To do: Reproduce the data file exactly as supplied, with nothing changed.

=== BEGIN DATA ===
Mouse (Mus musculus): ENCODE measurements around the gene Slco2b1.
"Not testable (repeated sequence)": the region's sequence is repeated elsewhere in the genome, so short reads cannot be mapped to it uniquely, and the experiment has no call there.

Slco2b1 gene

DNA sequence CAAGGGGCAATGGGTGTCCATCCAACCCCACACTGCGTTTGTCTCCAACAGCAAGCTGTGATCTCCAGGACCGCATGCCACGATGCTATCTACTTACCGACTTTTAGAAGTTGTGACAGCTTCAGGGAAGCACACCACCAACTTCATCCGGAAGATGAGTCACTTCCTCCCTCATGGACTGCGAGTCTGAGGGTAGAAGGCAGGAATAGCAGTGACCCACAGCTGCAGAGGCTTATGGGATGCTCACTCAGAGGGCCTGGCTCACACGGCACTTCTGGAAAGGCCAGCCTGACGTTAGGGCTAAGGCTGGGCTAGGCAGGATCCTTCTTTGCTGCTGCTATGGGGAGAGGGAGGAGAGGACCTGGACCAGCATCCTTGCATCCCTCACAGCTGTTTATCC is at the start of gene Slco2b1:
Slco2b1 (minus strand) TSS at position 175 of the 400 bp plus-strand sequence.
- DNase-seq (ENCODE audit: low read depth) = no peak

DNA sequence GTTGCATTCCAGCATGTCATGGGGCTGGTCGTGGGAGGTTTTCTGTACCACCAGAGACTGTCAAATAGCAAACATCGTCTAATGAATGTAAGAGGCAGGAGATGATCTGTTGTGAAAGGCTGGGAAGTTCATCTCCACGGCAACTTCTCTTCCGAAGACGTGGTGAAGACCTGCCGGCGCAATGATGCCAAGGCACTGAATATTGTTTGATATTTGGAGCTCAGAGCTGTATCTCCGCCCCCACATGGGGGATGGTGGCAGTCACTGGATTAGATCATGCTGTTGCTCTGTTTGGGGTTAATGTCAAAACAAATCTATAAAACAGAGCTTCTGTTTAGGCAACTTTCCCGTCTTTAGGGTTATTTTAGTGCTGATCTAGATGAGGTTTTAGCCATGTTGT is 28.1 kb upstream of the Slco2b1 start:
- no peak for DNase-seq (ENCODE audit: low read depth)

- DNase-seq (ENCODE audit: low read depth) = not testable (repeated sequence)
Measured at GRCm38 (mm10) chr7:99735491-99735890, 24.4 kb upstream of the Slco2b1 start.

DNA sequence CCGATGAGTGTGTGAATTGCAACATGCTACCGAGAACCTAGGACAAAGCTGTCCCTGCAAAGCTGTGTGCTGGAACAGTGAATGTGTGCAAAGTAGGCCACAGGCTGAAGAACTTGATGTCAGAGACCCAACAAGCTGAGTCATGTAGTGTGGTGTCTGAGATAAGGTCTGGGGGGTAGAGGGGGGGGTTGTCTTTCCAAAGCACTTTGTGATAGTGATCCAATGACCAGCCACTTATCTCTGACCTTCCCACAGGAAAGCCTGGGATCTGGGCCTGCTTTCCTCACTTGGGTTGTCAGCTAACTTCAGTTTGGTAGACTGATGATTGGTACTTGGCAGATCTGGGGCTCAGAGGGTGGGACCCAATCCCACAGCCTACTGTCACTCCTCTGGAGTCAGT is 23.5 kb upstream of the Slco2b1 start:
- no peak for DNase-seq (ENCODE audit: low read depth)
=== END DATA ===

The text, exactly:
Mouse (Mus musculus): ENCODE measurements around the gene Slco2b1.
"Not testable (repeated sequence)": the region's sequence is repeated elsewhere in the genome, so short reads cannot be mapped to it uniquely, and the experiment has no call there.

Slco2b1 gene

DNA sequence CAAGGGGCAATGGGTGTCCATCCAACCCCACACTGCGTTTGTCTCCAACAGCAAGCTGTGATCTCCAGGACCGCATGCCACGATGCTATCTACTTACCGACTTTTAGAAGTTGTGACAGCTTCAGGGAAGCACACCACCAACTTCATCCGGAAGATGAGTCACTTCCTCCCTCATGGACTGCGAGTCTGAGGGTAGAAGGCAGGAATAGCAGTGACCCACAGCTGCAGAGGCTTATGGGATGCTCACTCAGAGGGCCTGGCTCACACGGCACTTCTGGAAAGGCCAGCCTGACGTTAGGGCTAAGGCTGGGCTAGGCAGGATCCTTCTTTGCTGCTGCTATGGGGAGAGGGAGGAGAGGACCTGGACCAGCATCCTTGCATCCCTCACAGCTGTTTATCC is at the start of gene Slco2b1:
Slco2b1 (minus strand) TSS at position 175 of the 400 bp plus-strand sequence.
- DNase-seq (ENCODE audit: low read depth) = no peak

DNA sequence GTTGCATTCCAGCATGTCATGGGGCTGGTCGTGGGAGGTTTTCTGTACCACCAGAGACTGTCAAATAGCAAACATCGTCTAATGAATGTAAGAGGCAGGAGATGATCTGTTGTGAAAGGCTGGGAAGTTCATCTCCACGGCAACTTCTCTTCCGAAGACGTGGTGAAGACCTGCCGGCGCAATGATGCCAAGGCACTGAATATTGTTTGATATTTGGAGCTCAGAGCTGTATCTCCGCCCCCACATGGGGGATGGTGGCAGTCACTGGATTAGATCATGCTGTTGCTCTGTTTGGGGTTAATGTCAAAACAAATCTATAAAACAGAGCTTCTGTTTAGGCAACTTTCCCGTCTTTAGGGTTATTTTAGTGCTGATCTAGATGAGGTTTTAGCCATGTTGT is 28.1 kb upstream of the Slco2b1 start:
- no peak for DNase-seq (ENCODE audit: low read depth)

- DNase-seq (ENCODE audit: low read depth) = not testable (repeated sequence)
Measured at GRCm38 (mm10) chr7:99735491-99735890, 24.4 kb upstream of the Slco2b1 start.

DNA sequence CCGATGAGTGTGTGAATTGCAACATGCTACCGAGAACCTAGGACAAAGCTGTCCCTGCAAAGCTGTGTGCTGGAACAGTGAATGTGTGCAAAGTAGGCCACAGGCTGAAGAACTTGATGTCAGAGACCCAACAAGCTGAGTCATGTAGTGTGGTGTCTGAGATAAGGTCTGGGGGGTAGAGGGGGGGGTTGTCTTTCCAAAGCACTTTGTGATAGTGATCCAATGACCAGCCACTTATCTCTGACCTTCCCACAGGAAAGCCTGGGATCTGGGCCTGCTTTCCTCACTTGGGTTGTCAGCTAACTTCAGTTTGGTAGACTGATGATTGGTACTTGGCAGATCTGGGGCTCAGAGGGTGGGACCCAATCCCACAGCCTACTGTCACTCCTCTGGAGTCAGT is 23.5 kb upstream of the Slco2b1 start:
- no peak for DNase-seq (ENCODE audit: low read depth)